‘Las Abogadas’ follows four immigration attorneys over a four-year odyssey as the U.S. Government upends every law to protect those fleeing from violence and war.
From setting up a legal clinic in a Volkswagen bus in the middle of five thousand desperate migrants, to forcing border guards to follow the law and accept a blind woman into U.S. custody, to crossing the border to counsel African migrants stuck in Tijuana, to giving legal advice in the brutally hot Mexican sun to families desperate to see American soil — we watch our characters’ surreal journeys to try and help.
Rebecca, Charlene, Jodi, and Mulu face intense desperation and frustration. Days are filled with endless and crushing defeat. On occasion, a success — a family reunited and offered the chance to plead their case for asylum. Rebecca writes a parent’s phone number on a child’s arm in Sharpie and bundles her up to send her into the freezing detention center in San Ysidro. “If this was my daughter, I would hope someone would be there for them,” she says, fighting back tears.
As COVID-19 shuts down international borders, trapping the migrants in a political quagmire and global pandemic, our four attorneys struggle to find ways to continue their quest to help, one brave and anguished soul at a time. We follow Rebecca, Charlene, Jodi and Mulu into the Fall of 2020, to the day of the Presidential election. We feel their gripping anxiety as they witness what could usher in some semblance of hope, or bring about their greatest fear. Even in 2021, with the change in presidential administrations in the United States, our attorneys and their clients continued to face greater challenges than they could have imagined.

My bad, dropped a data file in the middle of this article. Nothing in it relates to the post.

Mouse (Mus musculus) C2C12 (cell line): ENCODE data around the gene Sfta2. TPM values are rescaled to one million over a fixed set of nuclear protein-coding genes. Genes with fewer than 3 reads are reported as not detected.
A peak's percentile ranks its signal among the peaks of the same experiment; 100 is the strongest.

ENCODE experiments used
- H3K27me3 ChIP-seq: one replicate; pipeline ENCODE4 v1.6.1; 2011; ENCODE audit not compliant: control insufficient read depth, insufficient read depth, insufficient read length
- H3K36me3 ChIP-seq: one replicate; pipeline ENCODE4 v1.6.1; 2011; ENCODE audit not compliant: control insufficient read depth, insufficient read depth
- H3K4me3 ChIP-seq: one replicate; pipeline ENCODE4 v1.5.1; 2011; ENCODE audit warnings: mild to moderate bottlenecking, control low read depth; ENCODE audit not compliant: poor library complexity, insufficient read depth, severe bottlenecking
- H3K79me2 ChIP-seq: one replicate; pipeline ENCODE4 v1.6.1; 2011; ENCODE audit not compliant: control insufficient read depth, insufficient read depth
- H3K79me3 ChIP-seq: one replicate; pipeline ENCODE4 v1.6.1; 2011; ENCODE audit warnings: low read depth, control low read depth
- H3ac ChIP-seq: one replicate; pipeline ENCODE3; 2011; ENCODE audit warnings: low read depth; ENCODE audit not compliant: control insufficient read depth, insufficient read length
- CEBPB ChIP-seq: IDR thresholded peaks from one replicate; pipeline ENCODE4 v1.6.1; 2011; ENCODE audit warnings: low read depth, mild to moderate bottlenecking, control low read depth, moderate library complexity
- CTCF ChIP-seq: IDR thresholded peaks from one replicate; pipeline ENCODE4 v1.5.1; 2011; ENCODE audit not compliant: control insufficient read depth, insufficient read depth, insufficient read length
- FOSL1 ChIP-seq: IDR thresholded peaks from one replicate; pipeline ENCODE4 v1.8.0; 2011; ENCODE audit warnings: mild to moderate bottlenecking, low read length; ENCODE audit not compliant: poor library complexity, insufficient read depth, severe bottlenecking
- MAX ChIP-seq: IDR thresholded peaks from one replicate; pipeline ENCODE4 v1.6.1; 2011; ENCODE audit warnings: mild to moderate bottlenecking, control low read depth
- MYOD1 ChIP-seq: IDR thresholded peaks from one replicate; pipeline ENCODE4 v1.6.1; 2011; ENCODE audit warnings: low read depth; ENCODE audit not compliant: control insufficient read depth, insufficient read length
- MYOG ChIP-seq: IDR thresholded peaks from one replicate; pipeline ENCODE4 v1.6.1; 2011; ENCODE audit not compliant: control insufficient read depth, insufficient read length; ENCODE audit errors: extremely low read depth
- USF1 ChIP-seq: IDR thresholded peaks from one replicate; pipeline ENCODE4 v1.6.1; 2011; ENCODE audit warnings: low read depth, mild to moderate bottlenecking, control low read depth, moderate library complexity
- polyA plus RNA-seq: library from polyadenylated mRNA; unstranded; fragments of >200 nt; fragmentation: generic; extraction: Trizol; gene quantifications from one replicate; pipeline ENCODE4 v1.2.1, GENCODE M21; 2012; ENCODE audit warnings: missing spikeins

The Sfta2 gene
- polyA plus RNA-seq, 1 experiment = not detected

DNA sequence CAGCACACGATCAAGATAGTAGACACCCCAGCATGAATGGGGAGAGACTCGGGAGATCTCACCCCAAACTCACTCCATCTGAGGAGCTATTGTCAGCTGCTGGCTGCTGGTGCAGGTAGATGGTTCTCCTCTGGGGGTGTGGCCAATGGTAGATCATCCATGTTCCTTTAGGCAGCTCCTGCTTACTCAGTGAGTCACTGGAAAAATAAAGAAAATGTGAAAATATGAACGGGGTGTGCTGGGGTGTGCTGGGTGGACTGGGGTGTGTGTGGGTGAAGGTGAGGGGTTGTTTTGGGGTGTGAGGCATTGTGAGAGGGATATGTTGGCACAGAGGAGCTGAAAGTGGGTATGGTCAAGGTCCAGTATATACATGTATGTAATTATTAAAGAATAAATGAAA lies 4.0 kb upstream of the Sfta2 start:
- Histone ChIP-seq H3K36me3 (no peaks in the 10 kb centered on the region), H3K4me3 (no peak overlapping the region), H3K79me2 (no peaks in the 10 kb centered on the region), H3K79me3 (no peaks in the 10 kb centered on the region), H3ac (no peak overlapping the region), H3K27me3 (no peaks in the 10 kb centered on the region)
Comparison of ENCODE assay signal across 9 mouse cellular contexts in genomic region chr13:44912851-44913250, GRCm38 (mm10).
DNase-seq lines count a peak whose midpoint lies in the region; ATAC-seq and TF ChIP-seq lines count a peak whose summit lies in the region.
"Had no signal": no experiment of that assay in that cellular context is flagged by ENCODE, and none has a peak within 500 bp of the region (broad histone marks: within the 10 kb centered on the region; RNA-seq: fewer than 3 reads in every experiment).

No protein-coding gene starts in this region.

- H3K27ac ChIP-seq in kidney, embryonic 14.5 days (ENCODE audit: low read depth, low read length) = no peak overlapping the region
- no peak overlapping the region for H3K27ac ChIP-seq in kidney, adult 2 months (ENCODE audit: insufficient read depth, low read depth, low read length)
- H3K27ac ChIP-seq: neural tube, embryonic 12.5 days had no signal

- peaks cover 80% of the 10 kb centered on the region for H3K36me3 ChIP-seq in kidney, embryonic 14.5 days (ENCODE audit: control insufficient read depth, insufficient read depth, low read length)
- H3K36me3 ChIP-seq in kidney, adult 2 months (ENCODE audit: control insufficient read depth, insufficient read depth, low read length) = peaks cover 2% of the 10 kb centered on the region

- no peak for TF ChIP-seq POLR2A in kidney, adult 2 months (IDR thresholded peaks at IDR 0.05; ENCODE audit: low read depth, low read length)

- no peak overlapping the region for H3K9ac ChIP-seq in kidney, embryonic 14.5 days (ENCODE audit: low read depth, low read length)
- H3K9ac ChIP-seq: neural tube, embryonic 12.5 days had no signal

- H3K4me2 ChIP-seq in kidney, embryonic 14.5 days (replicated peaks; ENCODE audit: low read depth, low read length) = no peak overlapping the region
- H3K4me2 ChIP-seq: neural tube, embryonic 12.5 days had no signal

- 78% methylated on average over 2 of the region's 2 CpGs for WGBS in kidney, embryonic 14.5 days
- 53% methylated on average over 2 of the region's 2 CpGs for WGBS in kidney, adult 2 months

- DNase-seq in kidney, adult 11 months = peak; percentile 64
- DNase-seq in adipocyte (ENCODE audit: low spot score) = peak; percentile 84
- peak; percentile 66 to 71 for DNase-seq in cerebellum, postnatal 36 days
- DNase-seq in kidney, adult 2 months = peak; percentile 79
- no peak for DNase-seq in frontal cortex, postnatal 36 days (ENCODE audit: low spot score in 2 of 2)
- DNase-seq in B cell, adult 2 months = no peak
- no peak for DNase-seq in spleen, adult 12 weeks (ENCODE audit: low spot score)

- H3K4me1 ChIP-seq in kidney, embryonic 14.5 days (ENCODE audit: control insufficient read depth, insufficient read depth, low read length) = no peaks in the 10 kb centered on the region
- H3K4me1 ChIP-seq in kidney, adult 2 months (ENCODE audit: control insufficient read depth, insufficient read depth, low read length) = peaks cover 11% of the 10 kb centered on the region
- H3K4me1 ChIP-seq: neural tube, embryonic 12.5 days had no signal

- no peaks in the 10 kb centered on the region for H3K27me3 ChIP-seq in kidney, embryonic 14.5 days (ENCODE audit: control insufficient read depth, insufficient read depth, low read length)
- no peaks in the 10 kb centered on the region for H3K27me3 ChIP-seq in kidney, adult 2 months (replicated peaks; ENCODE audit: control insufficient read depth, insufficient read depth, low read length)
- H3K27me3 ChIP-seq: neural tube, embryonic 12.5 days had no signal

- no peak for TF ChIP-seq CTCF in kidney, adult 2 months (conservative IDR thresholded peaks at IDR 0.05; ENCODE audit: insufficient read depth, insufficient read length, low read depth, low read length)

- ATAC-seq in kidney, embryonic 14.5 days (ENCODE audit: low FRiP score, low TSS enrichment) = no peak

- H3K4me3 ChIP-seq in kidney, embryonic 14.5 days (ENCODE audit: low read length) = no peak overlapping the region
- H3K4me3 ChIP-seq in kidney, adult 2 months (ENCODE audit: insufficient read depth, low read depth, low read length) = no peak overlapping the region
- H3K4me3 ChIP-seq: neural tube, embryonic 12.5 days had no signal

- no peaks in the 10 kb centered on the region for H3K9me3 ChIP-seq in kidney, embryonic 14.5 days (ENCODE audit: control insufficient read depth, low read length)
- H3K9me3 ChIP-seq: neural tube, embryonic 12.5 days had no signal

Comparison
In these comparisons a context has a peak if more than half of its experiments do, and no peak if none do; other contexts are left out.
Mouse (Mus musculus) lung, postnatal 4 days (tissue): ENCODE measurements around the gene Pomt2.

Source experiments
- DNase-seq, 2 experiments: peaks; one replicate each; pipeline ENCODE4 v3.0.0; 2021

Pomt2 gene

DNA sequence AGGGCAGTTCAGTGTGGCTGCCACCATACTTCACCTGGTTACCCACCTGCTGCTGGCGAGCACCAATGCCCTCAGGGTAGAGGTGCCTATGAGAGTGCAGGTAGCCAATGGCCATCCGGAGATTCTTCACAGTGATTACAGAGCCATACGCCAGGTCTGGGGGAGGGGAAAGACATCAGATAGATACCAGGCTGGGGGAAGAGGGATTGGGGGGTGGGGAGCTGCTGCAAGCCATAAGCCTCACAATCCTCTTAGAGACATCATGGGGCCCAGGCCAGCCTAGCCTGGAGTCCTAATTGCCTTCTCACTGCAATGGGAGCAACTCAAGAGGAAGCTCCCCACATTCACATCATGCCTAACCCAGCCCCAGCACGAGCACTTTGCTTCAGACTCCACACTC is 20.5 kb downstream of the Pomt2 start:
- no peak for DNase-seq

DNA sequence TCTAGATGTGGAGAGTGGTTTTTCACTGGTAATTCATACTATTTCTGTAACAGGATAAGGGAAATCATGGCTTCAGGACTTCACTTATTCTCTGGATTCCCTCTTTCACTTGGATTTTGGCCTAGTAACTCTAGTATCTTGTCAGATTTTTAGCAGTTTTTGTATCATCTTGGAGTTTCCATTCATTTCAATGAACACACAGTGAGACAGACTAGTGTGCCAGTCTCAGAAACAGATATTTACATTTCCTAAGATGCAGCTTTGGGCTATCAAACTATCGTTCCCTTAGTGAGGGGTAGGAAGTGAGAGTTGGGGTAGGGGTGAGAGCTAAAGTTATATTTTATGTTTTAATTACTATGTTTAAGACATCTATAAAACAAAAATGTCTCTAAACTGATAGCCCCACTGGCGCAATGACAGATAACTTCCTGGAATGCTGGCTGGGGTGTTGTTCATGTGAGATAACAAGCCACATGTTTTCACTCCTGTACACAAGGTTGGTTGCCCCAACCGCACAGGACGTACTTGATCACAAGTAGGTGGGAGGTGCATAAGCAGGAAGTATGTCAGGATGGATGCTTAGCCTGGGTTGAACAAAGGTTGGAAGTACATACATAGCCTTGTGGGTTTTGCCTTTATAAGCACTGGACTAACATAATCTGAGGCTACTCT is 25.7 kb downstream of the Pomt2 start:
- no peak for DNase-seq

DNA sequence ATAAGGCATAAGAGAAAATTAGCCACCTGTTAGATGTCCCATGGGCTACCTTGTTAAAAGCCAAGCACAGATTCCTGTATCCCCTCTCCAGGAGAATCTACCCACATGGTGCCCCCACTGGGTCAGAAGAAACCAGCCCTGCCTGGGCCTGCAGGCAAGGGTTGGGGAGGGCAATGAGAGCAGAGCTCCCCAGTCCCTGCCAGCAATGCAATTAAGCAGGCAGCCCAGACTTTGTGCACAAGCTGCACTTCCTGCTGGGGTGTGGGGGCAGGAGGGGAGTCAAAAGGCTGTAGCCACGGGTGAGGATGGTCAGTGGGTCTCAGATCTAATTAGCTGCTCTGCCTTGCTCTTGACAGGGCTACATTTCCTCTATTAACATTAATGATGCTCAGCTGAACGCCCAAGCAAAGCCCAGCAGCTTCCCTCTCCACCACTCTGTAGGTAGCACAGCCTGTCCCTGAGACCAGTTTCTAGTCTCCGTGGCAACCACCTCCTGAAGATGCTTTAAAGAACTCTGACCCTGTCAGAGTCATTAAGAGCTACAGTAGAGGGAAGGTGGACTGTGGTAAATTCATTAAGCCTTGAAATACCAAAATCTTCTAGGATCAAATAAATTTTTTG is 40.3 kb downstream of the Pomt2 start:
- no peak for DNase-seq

'First to Stand' follows Irwin Cotler and his team of young activists at the Raoul Wallenberg Centre as they take on the cases and cause of political prisoners and human rights activists battling against the world’s most repressive regimes.More info
A true crime documentary about courts, climate change, and the unknown lawyer(s) who might just save the world.More info
Every year, over 100,000 Mexicans are deported to their countries of origin by the U.S. administration. Many of them, however, have grown up or built their lives in the United States.More info